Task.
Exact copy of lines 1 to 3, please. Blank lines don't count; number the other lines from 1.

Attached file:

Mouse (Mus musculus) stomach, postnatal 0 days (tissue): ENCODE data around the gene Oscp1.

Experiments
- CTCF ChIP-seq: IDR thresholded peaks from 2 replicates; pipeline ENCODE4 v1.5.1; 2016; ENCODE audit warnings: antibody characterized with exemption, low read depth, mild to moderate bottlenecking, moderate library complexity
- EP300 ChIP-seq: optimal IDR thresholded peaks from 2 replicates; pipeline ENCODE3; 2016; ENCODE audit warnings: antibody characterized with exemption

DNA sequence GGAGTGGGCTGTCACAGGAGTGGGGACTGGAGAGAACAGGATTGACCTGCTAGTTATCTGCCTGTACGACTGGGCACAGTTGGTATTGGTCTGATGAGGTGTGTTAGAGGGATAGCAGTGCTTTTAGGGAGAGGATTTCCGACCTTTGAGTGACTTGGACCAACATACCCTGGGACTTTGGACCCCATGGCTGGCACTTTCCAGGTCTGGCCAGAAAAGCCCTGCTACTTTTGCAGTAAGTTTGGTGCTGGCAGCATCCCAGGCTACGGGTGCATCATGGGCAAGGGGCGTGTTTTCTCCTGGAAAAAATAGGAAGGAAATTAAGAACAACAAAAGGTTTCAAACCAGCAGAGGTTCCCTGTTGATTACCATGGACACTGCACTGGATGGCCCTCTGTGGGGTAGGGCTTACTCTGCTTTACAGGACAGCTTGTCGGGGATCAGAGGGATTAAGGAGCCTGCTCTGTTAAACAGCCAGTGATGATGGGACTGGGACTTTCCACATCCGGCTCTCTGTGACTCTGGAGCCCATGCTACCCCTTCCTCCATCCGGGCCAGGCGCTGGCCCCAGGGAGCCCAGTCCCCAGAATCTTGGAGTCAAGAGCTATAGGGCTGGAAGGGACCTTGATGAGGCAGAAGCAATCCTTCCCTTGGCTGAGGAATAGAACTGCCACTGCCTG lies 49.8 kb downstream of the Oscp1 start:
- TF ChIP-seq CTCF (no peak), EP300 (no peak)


Mouse (Mus musculus) stomach, postnatal 0 days (tissue): ENCODE data around the gene Oscp1.

Experiments
- CTCF ChIP-seq: IDR thresholded peaks from 2 replicates; pipeline ENCODE4 v1.5.1; 2016; ENCODE audit warnings: antibody characterized with exemption, low read depth, mild to moderate bottlenecking, moderate library complexity